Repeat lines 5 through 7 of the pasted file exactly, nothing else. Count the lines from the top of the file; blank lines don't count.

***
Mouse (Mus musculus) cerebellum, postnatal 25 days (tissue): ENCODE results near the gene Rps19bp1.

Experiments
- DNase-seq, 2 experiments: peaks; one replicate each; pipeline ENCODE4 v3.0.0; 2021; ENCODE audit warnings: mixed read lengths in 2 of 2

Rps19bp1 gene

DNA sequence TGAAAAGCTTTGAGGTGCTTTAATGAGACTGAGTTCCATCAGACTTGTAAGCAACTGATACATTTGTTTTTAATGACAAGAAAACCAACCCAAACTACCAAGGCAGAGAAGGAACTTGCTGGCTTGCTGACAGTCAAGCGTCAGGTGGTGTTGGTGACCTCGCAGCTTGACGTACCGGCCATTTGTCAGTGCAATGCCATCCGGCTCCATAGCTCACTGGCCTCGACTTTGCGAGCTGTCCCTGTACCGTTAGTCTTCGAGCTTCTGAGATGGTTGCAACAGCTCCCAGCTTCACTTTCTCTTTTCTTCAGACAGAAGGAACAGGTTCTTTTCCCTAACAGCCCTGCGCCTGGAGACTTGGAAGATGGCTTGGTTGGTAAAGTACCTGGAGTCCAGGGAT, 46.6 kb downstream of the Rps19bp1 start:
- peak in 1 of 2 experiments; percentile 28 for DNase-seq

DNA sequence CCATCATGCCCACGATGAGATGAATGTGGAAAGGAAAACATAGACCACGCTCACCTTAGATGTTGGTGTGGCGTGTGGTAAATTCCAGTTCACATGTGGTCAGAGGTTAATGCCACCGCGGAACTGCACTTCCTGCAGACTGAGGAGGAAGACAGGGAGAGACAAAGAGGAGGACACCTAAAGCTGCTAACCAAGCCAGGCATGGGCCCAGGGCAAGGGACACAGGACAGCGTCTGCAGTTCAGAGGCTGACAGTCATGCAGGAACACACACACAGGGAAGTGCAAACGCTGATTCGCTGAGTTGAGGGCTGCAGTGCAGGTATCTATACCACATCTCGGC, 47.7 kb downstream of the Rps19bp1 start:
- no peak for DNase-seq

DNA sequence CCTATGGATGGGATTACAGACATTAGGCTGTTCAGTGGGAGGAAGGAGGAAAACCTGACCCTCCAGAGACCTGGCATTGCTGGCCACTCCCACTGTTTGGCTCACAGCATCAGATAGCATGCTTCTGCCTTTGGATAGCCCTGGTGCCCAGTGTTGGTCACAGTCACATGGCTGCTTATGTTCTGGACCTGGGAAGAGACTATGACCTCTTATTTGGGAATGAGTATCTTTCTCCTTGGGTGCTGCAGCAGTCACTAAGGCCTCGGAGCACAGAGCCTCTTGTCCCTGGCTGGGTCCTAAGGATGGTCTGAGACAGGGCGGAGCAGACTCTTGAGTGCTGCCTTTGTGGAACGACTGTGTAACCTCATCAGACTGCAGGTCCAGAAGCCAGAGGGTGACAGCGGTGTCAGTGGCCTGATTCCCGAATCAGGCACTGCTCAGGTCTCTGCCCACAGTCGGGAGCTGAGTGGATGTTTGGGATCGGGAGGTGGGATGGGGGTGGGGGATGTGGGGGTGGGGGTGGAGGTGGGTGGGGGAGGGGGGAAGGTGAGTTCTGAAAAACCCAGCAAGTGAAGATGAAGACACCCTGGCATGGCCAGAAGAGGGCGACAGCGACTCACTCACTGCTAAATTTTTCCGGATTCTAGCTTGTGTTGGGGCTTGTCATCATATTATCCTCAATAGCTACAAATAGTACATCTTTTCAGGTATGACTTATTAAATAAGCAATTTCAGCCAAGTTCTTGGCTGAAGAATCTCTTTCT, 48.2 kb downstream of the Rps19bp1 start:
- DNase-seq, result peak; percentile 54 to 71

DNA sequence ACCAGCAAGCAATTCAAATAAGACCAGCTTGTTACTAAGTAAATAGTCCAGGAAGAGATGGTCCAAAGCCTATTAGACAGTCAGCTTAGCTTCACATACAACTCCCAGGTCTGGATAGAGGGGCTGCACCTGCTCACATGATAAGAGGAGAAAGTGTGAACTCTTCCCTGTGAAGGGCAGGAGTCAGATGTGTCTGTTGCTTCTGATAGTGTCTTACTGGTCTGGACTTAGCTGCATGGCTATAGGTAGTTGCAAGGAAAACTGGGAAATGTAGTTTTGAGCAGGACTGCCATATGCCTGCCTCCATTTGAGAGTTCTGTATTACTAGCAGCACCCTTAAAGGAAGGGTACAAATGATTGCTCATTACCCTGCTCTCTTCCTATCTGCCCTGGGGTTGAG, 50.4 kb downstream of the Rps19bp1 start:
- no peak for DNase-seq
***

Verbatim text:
DNA sequence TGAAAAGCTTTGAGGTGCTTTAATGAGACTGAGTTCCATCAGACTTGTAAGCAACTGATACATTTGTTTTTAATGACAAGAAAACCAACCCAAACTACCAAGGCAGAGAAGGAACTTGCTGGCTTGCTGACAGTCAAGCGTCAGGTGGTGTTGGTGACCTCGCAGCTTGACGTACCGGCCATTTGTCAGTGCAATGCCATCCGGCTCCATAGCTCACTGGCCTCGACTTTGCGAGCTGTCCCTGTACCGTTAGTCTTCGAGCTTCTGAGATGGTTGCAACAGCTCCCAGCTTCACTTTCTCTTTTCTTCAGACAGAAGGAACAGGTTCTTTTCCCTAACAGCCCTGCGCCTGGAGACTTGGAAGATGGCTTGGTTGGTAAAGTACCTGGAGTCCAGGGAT, 46.6 kb downstream of the Rps19bp1 start:
- peak in 1 of 2 experiments; percentile 28 for DNase-seq

DNA sequence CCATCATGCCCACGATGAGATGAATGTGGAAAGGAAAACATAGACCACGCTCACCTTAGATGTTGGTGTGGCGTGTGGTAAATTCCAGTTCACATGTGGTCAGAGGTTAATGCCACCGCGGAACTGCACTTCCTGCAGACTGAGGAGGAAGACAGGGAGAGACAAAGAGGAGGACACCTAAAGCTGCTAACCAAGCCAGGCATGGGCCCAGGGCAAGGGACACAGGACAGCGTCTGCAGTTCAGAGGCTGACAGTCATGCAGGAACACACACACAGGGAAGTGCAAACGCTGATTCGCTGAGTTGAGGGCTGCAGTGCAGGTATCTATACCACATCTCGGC, 47.7 kb downstream of the Rps19bp1 start: